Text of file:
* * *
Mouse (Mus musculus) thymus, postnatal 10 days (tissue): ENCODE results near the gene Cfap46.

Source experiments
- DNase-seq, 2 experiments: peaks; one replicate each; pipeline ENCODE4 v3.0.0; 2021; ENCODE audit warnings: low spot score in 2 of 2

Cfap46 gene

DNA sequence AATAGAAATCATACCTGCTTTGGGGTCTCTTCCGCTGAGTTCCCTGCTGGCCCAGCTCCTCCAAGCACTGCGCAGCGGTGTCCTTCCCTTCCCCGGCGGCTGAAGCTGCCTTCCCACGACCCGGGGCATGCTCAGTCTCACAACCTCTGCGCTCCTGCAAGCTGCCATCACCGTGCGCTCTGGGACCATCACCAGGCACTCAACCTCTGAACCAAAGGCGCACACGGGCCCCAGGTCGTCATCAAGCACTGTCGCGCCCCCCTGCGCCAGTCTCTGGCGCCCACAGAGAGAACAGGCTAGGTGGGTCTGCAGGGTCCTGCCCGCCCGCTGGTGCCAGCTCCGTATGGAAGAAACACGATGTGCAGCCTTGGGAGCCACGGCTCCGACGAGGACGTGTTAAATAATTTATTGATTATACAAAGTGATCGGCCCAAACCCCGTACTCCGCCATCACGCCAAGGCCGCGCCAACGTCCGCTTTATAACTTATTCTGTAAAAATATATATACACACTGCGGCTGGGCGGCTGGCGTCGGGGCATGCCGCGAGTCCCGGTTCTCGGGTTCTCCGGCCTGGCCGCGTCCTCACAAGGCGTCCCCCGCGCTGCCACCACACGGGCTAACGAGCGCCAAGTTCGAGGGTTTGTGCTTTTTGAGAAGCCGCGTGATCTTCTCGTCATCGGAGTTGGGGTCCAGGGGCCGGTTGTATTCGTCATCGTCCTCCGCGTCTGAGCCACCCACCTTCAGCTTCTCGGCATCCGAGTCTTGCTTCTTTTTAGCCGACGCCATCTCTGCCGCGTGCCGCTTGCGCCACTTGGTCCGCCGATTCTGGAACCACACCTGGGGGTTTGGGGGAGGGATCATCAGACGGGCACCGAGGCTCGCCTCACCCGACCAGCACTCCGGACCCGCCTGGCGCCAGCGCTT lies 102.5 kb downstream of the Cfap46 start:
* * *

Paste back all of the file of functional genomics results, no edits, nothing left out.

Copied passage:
Mouse (Mus musculus) thymus, postnatal 10 days (tissue): ENCODE results near the gene Cfap46.

Source experiments
- DNase-seq, 2 experiments: peaks; one replicate each; pipeline ENCODE4 v3.0.0; 2021; ENCODE audit warnings: low spot score in 2 of 2

Cfap46 gene

DNA sequence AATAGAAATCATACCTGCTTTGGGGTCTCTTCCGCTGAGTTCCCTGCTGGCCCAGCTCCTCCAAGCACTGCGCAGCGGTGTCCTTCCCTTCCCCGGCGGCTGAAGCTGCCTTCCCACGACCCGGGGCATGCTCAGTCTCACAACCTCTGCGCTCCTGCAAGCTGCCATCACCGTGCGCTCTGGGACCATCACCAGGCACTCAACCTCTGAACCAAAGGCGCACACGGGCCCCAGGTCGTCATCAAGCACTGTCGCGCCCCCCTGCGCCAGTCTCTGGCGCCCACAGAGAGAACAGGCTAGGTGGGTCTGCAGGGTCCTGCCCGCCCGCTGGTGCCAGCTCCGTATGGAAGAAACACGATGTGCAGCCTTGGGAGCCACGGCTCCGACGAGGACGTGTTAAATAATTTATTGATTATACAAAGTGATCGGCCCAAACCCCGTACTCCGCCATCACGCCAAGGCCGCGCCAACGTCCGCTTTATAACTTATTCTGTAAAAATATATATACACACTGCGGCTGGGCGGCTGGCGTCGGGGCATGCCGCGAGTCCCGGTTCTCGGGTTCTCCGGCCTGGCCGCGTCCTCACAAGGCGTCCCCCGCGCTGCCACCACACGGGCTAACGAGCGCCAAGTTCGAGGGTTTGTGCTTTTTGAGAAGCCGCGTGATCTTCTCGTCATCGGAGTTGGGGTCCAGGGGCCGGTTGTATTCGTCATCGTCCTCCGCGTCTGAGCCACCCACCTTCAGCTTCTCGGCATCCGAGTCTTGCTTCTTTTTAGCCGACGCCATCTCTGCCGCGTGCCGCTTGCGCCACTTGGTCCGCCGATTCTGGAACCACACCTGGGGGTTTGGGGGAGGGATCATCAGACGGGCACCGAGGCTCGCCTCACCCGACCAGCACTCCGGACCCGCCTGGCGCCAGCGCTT lies 102.5 kb downstream of the Cfap46 start: